2008 Louis Roederer Champagne Cristal Brut Rosé Louis Roederer, Champagne, Champagne, France
96+ Stephan Reinhardt, The Wine Advocate (June 2018)
Roederer's 2008 Cristal Rosé is a pure but textured, perfectly ripe, round, luscious and mouth-filling Champagne with power and concentration as well as a crystalline, elegant precision and stunning, citrusy freshness. Sourced in four biodynamically farmed plots in Aÿ (two vineyards with old-vines Pinot Noir on calcareous clay soils that can give exceptional ripeness but also crystalline freshness), Avize and Mesnil (one-third), the 2008 is a blend of 55% to 57% Pinot Noir and 43% to 45% Chardonnay and was fermented partly (15%) in large oak casks, with 16% having undergone malolactic fermentation. The unique light peach to pink-salmon color as well as the combination of juicy ripeness and great freshness is the result of "infusion," a vinification method practiced at Roederer since 1974 to combine finesse and mineralization with depth and ripeness.
Cristal Rosé is produced with the saignée process after a cold maceration of seven to ten days and, after being blended with Chardonnay, is fermented like a dry wine. The delicate and subtle bouquet of the 2008 Cristal Rosé is intense and fruity, intertwining red berry and sweet cherry aromas with floral flavors and a touch of caramel and nuts. On the palate, the 2008 is very elegant, fine, pure, precise and fresh but nevertheless dense, intense and fleshy, with lots of powdery chalk and a pure, very fresh, chalky-salty finish with zesty citrus flavors. The 2008 should have enormous aging potential. The Rosé was disgorged in March 2017, and the dosage is eight grams per liter. Tasted at the domaine in May 2018.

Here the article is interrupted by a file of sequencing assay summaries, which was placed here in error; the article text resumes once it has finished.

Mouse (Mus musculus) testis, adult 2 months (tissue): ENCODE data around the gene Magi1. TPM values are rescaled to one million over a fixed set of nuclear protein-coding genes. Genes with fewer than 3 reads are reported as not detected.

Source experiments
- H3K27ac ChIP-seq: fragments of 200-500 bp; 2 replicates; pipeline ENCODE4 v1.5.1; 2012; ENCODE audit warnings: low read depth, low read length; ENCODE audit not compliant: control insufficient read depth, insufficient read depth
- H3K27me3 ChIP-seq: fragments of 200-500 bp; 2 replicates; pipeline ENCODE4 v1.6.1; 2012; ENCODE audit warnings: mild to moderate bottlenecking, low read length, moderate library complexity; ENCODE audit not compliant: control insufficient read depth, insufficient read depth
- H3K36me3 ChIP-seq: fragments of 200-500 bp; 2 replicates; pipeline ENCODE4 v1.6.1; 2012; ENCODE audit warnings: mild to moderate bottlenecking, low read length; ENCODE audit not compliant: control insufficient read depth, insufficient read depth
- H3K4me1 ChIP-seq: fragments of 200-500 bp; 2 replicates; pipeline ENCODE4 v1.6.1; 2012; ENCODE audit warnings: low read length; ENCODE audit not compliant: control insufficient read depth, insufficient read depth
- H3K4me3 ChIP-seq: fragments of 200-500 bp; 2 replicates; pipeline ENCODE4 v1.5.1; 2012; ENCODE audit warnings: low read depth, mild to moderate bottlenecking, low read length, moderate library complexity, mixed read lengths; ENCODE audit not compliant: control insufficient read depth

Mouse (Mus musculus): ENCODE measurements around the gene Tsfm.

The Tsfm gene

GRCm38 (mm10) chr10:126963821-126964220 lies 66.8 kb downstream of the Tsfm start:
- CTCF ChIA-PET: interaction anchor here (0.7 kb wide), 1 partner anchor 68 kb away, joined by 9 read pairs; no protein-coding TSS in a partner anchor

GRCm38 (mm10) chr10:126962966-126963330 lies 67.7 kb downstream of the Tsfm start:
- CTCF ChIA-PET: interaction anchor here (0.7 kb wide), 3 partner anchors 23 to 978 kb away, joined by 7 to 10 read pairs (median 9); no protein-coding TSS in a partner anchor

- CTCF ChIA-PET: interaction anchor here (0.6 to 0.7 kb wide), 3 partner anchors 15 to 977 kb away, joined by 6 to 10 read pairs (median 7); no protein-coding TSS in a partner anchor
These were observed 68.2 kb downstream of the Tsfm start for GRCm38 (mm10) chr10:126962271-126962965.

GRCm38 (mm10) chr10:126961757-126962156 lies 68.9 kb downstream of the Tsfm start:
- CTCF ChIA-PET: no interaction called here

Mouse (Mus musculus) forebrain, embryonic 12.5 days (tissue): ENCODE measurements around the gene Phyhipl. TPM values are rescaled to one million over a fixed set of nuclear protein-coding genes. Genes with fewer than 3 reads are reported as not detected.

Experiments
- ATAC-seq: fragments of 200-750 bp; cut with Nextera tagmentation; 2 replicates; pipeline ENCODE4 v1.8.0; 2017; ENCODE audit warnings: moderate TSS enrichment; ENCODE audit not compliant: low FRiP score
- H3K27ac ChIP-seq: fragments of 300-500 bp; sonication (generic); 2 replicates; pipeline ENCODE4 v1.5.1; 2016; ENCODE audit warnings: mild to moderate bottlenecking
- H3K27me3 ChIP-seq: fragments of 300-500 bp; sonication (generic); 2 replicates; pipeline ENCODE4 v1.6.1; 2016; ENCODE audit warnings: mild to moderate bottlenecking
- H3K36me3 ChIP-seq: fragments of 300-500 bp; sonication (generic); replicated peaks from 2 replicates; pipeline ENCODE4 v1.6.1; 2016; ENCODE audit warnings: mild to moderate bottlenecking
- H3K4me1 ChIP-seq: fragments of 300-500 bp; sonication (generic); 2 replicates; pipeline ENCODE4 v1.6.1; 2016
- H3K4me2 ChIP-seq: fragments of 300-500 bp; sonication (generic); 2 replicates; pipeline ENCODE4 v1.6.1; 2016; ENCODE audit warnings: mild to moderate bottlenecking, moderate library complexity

99 Antonio Galloni, Vinous (July 2018)
As a group, the 2008 Champagnes are focused and tightly wound. The 2008 Cristal Rosé has plenty of those qualities, but what places it in a truly rarified category is its sheer depth and verticality. Vinous, powerful and resonant, the 2008 has more than enough stuffing to support decades of cellaring.
For starters, it won’t be ready to drink for another 5-10 years.